Photo: Courtesy Bone Idle Press
Ottawa mayor Charlotte Whitton sits scowling, refusing to stand for O Canada, the new national anthem. NDP hopeful David Lewis hands out campaign pamphlets to attractive women on a city bus. American figure-skating star Andra McLaughlin Kelly bites her nails as she watches her husband Red take to the ice in the 1963 Stanley Cup opener.
Famous Canadians from the late 1940s through the 1980s are featured prominently in The Canadians, a new photography book from Bone Idle Press (a division of the Archive of Modern Conflict), but so too are everyday citizens. From suit-wearing men doing their laundry at a coin-op, to women playing bingo at the Canadian National Exhibition, to members of a motorcycle gang reacting to a police rebuke for “giggling,” this attractive volume — curated by Roger Hargreaves, Jill Offenbeck and Stefanie Petrilli — captures moments in time from the photo archives of the Globe and Mail.
Billed in promotional material as a “reimagining” of Robert Frank’s iconic The Americans, the book features nearly 80 black-and-white photographs, predominantly from the 1950s and 1960s. All of the pictures — part of a recent donation of some 20,000 images to the Canadian Photography Institute at the National Gallery of Canada (NGC) — are also part of the national touring exhibition, Cutline: The Photography Archives of the Globe and Mail, recently presented in Toronto, and now on view at the NGC.
Fred Ross, Former Ottawa Mayor Charlotte Whitton, who refuses to recognize ‘O Canada’ as the national anthem, stays seated while others stand to sing, 1967. Photo: Courtesy Bone Idle Press
The Canadians — otherwise text-free, save for the original captions, or cutlines — opens with a brief but evocative introduction by Canadian author and artist Douglas Coupland. “How strange to look at these photos of a Canada that was almost dead when I was a child,” he writes. “So much of what I see in this book rings true to my life in this country, yet there is so much that came after the photos in this book that is so conspicuously absent: advanced human rights, minorities as people not minorities, ecology, critical theory, feminism, and on and on.”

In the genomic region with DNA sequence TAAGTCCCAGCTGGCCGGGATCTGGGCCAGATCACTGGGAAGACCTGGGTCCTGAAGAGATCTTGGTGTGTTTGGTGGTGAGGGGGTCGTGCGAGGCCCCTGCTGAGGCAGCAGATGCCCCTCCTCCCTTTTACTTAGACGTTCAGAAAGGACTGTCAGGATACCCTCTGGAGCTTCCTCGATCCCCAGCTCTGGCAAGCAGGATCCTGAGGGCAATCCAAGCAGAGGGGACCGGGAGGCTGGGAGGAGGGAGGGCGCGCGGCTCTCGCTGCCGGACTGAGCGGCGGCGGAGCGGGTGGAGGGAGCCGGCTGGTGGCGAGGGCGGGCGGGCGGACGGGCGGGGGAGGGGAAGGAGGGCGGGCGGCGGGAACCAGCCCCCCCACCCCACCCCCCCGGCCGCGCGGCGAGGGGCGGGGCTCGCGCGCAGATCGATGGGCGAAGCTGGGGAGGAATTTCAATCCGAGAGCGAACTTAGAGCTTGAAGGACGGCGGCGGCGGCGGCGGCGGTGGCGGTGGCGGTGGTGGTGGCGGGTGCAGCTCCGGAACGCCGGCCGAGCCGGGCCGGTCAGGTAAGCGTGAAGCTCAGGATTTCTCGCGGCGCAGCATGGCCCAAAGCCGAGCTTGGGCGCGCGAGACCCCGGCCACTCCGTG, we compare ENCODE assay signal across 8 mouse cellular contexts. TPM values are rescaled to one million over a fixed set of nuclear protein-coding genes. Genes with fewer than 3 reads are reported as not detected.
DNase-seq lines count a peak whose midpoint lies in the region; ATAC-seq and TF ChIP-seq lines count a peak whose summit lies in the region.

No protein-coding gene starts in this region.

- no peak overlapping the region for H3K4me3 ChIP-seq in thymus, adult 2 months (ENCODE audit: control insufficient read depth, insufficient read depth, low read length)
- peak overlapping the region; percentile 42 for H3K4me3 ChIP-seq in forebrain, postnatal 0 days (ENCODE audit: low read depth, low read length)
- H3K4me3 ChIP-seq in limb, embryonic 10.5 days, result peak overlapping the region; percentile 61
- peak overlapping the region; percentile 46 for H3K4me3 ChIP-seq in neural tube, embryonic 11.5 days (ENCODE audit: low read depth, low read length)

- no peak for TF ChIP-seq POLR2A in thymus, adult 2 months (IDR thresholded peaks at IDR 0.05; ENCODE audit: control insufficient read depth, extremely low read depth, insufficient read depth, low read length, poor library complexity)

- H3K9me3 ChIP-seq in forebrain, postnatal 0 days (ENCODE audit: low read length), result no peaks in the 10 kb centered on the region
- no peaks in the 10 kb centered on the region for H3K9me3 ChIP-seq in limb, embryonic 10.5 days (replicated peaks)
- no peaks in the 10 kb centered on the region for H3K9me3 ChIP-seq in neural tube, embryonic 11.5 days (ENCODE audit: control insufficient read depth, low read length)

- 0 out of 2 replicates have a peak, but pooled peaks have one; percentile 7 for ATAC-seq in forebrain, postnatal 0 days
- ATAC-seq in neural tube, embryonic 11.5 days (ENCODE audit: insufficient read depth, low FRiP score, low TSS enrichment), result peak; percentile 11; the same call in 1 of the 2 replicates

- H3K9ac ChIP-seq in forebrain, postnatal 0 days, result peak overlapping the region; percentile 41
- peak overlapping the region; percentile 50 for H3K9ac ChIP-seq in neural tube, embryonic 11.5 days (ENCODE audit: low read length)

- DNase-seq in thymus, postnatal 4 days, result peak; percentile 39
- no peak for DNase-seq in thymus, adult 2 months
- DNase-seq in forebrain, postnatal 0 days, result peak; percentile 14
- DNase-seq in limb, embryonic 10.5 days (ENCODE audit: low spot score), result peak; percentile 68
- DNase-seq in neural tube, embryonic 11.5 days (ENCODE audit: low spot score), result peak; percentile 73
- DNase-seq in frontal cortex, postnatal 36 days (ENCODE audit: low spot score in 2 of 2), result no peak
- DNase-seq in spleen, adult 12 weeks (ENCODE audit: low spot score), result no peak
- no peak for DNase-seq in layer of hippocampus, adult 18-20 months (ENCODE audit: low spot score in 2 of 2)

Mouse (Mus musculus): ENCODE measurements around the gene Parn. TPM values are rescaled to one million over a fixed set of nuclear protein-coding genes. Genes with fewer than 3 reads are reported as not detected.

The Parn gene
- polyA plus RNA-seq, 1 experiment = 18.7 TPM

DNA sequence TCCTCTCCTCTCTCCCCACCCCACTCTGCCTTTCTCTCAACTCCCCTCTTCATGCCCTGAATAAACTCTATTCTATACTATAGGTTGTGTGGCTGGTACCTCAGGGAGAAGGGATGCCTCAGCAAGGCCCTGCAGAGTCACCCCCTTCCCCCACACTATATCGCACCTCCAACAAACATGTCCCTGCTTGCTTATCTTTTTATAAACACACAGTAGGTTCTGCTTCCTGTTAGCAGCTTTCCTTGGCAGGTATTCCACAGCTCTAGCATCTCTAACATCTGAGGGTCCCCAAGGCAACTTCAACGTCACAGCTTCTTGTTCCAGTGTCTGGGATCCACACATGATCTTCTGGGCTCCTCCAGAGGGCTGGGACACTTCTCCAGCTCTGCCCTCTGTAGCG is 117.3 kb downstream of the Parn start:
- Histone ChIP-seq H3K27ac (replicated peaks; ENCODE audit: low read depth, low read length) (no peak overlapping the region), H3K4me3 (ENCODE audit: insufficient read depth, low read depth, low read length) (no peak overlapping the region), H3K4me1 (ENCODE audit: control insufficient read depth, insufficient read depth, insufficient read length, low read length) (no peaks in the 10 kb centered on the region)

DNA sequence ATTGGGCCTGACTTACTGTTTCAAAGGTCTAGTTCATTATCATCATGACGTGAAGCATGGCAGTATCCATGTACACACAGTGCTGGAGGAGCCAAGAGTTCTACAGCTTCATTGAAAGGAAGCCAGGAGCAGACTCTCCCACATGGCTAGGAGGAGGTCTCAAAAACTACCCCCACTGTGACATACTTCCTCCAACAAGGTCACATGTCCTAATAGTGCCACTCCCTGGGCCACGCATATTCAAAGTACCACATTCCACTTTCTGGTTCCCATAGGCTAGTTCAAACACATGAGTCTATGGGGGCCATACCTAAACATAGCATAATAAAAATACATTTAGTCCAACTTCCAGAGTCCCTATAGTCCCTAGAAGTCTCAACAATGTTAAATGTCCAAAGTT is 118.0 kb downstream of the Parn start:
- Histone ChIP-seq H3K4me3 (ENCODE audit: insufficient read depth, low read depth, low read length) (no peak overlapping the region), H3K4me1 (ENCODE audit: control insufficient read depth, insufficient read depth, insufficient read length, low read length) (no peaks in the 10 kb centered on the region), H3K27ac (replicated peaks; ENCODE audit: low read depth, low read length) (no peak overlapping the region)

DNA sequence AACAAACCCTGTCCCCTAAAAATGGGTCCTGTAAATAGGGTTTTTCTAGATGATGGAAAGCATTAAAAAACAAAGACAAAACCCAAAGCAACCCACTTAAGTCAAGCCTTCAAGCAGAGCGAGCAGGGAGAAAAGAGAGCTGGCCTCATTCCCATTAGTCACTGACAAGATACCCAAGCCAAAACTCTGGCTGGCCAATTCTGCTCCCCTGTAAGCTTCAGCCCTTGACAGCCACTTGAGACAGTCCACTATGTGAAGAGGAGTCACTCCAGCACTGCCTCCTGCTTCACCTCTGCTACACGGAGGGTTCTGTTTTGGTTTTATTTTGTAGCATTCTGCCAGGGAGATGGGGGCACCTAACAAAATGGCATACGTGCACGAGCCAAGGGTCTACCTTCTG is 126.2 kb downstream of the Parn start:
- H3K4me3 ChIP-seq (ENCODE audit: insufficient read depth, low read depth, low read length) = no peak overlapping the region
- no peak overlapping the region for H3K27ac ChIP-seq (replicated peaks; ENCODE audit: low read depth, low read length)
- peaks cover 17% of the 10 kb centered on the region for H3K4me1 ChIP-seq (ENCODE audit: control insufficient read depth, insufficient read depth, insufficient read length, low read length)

Captured by Globe and Mail staff photographers and stringers, the images in the book focus largely on urban Southern Ontario, with brief forays into other parts of the country. Unlike the gritty true-crime snapshots of a Weegee, or the elegiac photo essays of a Gordon Parks or Dorothea Lange, the images here are one-offs, often catching people unawares. Doubtless snapped in the days before a signed release was de rigueur, many of the shots look hastily composed, grabbed on the run as the perfect moment presented itself.
Unidentified Photographer, Ballerina Martine Van Hamel in short fur piece and turquoise gown is escorted to the ballet by John Sauder, 1967. Photo: Courtesy Bone Idle Press
Interestingly, the book includes all the crop marks added by Globe and Mail photo editors. Generally limited to red grease pencil or black pen, the crop marks are sometimes slightly mystifying. Why, you wonder, would an editor want to use that particular portion of the image? Other crop marks are so multiple that it becomes an intriguing exercise to figure out how the resulting image would have fit onto a composited page.